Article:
Blooms can be a variety of colors, such as bright green, blue-green, white, red or yellowish-brown. The water may look like pea soup or the surface may look as if paint has been spilled on the water. They may or may not have thick scums or foam. Many cyanobacteria can sink or float to control their location in the water column, so a bloom can appear to move and change quickly. Other factors, such as wind, rain, wakes from recreational activities and currents, can also affect the location of a bloom or how it appears.
So how do you know if your bloom is cyanobacteria or not? You can always contact a professional by completing the Suspected Harmful Algal Bloom (HAB) Notification Form MO 780-2827. A member of the response team will be glad to assist you in determining whether you should be concerned about the bloom. You can also review the photo gallery below to see examples of typical Missouri blooms, or check out the links below to see additional examples of cyanobacteria and non-blue-green algae.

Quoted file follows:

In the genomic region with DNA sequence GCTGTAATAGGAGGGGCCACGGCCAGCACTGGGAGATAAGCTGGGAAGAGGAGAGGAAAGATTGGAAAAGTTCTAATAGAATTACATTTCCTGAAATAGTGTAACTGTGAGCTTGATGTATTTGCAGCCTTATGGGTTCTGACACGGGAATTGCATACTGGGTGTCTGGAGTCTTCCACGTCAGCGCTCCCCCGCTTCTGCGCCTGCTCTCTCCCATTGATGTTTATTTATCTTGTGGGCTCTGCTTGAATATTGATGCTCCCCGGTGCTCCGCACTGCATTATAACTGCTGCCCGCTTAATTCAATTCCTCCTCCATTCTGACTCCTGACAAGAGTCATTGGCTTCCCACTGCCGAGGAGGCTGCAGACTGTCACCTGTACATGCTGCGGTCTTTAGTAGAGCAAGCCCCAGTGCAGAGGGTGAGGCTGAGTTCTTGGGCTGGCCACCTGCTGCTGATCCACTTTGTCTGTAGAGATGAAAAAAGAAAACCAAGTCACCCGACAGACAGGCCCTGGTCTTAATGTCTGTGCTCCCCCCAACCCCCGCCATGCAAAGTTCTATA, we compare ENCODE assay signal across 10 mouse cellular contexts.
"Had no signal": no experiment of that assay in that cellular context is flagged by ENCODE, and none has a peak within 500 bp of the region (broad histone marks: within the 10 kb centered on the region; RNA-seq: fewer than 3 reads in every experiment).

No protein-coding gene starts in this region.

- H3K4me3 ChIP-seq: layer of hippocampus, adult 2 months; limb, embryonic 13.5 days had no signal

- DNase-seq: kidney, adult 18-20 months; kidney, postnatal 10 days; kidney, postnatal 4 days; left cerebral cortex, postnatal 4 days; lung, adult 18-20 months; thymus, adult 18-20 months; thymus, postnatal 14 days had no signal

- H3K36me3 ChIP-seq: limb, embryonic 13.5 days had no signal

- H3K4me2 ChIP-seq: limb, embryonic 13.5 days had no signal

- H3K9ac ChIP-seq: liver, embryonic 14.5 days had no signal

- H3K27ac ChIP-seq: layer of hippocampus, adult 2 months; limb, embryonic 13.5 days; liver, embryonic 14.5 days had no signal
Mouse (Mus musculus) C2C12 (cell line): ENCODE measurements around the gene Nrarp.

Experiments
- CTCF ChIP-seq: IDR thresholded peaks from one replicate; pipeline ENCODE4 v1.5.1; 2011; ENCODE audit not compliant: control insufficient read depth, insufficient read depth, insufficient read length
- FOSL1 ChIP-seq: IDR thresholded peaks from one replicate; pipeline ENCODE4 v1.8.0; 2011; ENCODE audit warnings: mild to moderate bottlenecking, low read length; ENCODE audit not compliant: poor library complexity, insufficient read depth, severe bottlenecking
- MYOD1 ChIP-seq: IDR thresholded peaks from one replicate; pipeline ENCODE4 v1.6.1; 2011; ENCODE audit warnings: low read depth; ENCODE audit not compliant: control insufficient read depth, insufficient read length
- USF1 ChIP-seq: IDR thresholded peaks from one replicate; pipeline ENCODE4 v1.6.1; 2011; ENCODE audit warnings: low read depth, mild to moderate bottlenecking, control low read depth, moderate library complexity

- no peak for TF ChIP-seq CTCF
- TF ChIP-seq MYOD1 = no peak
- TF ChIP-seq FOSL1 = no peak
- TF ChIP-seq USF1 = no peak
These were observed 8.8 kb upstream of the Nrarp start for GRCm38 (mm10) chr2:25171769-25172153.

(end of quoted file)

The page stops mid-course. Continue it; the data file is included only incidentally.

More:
- Field and Laboratory Guide to Freshwater Cyanobacteria Harmful Algal Blooms for Native American and Alaska Native Communities
- Non-Blue-Green Algae photos